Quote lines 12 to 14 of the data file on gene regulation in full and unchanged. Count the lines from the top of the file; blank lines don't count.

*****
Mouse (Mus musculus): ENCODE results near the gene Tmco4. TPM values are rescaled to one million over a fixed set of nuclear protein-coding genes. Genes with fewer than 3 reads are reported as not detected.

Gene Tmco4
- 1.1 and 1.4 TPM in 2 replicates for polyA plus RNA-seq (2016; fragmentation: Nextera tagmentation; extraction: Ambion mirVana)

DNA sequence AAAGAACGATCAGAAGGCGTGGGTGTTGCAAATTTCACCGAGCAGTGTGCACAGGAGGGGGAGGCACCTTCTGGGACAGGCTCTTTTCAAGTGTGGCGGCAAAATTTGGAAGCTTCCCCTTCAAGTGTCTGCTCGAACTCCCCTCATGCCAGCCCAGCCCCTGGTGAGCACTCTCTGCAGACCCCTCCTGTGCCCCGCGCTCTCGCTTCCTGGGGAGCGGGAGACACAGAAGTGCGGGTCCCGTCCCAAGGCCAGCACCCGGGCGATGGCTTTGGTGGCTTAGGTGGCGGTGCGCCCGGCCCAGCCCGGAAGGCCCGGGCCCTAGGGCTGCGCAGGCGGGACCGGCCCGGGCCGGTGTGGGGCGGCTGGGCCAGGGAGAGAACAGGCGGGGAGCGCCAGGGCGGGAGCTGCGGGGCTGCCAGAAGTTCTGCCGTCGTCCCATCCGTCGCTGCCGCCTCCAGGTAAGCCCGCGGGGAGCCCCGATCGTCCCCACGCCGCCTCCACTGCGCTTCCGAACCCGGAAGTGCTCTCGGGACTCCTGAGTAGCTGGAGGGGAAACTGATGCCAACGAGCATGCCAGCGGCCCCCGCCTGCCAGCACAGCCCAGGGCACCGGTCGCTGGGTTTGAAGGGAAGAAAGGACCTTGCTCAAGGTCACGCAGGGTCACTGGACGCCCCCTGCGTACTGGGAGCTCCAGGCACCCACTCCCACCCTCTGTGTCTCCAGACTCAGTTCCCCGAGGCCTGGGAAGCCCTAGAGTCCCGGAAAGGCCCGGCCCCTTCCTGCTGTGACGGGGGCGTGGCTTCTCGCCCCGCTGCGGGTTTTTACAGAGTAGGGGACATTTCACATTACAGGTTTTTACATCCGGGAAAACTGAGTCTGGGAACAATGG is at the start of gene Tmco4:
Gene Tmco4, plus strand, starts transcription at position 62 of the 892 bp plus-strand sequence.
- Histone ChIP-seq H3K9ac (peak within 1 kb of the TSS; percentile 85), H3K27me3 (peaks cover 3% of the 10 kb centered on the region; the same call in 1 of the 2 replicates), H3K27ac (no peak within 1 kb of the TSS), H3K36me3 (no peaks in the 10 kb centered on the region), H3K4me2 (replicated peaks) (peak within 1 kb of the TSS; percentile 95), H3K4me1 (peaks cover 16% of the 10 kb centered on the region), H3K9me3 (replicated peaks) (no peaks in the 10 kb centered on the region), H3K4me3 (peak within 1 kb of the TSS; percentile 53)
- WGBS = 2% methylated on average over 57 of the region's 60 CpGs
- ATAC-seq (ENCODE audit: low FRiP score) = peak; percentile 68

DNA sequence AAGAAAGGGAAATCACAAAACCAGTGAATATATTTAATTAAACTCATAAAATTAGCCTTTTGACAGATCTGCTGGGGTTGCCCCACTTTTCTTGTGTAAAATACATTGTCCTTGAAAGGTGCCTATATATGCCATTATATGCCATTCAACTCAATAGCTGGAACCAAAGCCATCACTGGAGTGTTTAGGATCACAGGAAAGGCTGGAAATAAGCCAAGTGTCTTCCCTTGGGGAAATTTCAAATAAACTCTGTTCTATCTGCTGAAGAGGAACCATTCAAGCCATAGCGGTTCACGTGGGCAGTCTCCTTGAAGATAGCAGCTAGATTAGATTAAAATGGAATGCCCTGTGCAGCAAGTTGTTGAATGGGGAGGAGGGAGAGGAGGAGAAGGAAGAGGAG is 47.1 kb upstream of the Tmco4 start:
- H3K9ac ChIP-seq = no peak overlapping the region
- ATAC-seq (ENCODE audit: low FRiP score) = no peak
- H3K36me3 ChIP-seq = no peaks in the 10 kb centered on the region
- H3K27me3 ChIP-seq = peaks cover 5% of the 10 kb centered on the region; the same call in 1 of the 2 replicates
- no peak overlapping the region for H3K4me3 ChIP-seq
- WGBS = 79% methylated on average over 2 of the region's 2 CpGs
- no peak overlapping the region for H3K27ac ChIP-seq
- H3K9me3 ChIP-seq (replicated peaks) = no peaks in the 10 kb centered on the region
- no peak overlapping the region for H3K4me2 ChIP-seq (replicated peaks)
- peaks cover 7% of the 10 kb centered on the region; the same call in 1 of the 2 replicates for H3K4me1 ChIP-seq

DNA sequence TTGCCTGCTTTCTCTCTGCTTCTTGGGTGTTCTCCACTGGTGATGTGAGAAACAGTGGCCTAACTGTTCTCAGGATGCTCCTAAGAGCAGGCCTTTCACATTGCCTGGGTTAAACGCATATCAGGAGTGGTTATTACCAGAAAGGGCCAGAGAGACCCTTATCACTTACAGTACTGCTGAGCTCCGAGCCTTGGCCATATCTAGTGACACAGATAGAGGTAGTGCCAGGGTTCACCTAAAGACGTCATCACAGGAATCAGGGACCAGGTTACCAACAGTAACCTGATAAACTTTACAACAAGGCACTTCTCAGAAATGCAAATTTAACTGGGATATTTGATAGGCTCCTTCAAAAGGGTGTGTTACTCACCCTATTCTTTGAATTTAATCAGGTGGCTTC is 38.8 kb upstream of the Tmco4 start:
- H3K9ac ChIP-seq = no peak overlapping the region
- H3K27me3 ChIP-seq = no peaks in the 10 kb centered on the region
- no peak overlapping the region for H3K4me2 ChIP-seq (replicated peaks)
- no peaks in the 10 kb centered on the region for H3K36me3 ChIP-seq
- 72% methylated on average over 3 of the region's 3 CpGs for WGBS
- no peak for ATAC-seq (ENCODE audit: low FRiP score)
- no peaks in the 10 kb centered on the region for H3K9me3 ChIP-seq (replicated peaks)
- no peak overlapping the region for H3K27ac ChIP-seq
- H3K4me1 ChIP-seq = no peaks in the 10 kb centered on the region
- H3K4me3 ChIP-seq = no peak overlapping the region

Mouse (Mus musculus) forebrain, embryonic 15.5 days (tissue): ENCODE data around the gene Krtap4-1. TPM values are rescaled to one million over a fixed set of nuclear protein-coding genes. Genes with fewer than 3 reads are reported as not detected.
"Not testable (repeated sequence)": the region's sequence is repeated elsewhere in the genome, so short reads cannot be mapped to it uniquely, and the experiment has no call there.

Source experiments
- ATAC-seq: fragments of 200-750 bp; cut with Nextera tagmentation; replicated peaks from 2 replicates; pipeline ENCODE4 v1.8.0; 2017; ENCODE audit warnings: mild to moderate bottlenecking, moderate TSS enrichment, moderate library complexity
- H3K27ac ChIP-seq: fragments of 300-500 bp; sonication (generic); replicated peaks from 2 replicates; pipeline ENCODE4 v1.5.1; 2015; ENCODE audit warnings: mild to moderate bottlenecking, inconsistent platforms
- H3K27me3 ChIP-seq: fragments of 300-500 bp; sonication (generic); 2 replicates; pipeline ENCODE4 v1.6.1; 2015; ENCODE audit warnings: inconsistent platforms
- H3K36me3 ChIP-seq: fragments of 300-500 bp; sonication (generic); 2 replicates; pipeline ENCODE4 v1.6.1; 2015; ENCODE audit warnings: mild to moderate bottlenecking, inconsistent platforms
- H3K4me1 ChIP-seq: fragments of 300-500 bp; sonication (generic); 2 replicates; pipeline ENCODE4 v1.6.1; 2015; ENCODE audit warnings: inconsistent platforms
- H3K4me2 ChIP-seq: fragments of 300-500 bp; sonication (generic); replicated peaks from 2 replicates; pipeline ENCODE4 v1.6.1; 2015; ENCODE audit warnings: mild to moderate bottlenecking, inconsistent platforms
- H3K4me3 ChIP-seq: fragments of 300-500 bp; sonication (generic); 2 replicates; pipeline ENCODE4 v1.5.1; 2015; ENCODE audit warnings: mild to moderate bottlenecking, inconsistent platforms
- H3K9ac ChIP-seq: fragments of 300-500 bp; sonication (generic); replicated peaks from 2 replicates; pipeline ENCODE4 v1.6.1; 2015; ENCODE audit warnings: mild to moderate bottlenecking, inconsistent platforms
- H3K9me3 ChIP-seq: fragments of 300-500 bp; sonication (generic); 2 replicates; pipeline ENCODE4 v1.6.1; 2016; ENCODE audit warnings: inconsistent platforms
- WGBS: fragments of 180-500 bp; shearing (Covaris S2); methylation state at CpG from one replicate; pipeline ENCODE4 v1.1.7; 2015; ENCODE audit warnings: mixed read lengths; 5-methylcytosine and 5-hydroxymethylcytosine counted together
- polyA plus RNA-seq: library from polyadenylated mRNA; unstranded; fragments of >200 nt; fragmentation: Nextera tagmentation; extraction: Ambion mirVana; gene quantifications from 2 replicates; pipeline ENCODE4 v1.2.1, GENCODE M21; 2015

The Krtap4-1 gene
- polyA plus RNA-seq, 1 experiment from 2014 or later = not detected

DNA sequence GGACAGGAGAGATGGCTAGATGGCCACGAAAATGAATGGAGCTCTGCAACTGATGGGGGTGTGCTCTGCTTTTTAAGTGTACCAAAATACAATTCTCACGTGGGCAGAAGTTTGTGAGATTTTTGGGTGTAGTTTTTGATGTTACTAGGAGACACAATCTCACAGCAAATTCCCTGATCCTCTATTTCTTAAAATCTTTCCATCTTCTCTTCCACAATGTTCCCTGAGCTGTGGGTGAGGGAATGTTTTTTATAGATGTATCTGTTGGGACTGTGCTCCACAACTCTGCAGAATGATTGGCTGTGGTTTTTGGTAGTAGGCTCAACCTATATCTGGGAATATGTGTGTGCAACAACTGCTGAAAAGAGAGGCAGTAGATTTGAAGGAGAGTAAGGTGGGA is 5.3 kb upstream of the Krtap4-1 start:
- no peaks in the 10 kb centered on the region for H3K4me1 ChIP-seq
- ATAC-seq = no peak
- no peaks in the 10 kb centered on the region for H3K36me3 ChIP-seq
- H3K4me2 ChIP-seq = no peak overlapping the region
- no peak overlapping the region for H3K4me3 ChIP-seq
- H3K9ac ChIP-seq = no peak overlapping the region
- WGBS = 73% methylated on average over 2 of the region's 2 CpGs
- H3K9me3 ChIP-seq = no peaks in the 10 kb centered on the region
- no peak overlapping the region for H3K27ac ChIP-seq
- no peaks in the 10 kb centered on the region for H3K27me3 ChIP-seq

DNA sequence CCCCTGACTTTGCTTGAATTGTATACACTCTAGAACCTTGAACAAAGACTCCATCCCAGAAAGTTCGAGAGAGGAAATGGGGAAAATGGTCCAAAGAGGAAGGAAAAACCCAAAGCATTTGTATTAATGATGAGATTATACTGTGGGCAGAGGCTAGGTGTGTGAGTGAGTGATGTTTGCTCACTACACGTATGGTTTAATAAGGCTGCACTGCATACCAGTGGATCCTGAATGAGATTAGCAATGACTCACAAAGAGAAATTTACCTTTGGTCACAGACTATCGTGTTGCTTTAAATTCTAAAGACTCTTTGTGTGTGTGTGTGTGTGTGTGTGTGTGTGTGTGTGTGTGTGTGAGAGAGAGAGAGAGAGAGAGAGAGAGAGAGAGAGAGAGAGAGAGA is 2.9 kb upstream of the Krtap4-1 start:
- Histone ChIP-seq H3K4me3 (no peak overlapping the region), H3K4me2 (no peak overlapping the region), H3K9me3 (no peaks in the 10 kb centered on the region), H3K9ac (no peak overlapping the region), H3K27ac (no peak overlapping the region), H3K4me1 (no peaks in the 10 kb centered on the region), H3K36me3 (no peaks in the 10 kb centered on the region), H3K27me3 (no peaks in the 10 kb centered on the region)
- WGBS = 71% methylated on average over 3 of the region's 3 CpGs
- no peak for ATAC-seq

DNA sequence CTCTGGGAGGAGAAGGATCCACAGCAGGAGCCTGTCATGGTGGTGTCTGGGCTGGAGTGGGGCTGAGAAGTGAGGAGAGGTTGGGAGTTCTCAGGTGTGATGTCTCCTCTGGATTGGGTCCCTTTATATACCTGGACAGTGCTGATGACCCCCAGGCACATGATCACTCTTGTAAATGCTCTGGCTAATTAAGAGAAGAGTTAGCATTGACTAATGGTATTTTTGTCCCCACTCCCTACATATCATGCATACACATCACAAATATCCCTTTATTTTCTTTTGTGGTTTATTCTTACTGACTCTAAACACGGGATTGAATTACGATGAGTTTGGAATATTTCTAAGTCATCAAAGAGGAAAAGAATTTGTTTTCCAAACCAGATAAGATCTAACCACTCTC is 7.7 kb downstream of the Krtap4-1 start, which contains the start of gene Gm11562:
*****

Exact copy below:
- H3K36me3 ChIP-seq = no peaks in the 10 kb centered on the region
- H3K27me3 ChIP-seq = peaks cover 5% of the 10 kb centered on the region; the same call in 1 of the 2 replicates
- no peak overlapping the region for H3K4me3 ChIP-seq